BWW Reviews: THE TSAR'S BRIDE a Heavenly Marriage with the Bolshoi Opera at Lincoln Center Festival
It's easy for opera-lovers to complain about the homogenization of casting at the world's great houses-particularly when there's only a small handful of Annas, Jonases, Juan Diegos, Cecilias, etc., that everybody wants to hear. So it was a treat to hear the visiting Bolshoi's concert performance of Rimsky-Korsakov's THE TSAR'S BRIDE last weekend at Lincoln Center Festival--filled with wonderful solo voices almost completely unknown to New York audiences, along with the stalwart Bolshoi chorus (under Valery Borisov).
The opera itself, of course, is not exactly of LA BOHEME stature in this country, though it remains at the top of the hit parade in Russia. How to explain it? The story's no more preposterous than most of those in our usual repertoire and there are lots of standard elements: an elisir d'amore (as well as a death potion), and even a mad scene. Briefly, here's what happens: soprano loves tenor, baritone has one-sided love for soprano and jilts mezzo, baritone gets love potion for soprano, which mezzo switches for a poison brew, and Ivan the Terrible (who doesn't appear) screws the pooch by choosing the soprano as his bride. Needless to say, nobody lives happily ever after, particularly the bride, who dies from the poison.
My assumption is that the language--Russian--must be the sticking point, both finding the right singers to handle the text and getting audiences to accept something that's a little different to the ears. Otherwise, it has everything else, particularly the musical showpieces that get audiences to their feet. And in this performance conducted by the great Russian maestro Gennadi Rozhdestvensky, the opera moved along smoothly, excitingly and even thrillingly.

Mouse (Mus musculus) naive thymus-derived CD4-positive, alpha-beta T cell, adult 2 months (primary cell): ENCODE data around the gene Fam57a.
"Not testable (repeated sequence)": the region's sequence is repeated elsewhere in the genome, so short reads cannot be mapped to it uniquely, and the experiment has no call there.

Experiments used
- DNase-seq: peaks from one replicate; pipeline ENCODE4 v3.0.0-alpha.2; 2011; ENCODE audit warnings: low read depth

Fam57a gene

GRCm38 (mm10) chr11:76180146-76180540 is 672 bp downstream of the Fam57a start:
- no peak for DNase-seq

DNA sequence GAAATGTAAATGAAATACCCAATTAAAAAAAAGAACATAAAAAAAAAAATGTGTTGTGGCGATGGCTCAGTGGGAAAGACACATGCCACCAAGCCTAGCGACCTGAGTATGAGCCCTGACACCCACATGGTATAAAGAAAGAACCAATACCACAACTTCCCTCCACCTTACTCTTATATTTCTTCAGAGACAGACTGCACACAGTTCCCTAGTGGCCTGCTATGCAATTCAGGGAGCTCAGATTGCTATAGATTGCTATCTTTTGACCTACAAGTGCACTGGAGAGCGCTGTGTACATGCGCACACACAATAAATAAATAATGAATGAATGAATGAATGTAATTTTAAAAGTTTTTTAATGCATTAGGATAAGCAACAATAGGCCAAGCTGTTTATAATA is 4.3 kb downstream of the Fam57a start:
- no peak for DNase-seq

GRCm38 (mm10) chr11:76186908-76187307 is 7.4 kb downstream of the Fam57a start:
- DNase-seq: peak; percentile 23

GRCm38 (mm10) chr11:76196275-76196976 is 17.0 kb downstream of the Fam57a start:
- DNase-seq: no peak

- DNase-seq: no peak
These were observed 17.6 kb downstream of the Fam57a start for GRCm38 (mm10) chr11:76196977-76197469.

We knew we were in for something special from the Bolshoi Orchestra roaring rendition of the familiar overture-perhaps the best-known part of the score to broad audiences--and the opening aria for Gryaznoy, a member of the secret police and one of the opera's villains, sung powerfully by baritone Elchin Azizov.
Azizov had the challenging job of bringing some sympathy to a role that, in theory, didn't deserve any. But with a (spurned) mistress like Lyubasha, one couldn't help getting behind him. Sung with a plush mezzo and great stage presence by Agunda Kulaeva, she may have been the villainess but she easily wrested attention away from everyone else in each scene in which she appeared, without overplaying or pushing her voice.
The eponymous title character is ideally sung by Olga Kulchynska, a promising novice, who looked and sounded exquisite as Marfa. The creepy keeper of the potions--the villainous Bomelius--was sung by the authoritative tenor Marat Gali and another young artist, tenor Bogdan Volkov, had that particular bright sound that only Russian tenors produce. My only complaint was with basso Vladimir Matorin, who had the wooliest voice I've heard in some time.
Now that Russian singers are heard more frequently on these shores, let's hope we see a full-fledged staging of the piece sooner rather than later. (La Scala had a spectacular success last season with a new production by Dmitri Tcherniakov, who did the Met's wonderful PRINCE IGOR.) That is, if Lincoln Center doesn't find itself with another opera company on the way to the boneyard.
Photo: Bolshoi soloists(left to right) at Avery Fisher Hall, July 12, baritone Elchin Azizov, mezzo Agunda Kulaeva, basso Vladimir Matorin, Maestro Gennadi Rozhdestvensky, soprano Olga Kulchynska, tenor Bogdan Volkov, bass Oleg Tsybulko, tenor Marat Gali, soprano Irina Rubtsova, mezzo Elena Novak.
Photo by Stephanie Berger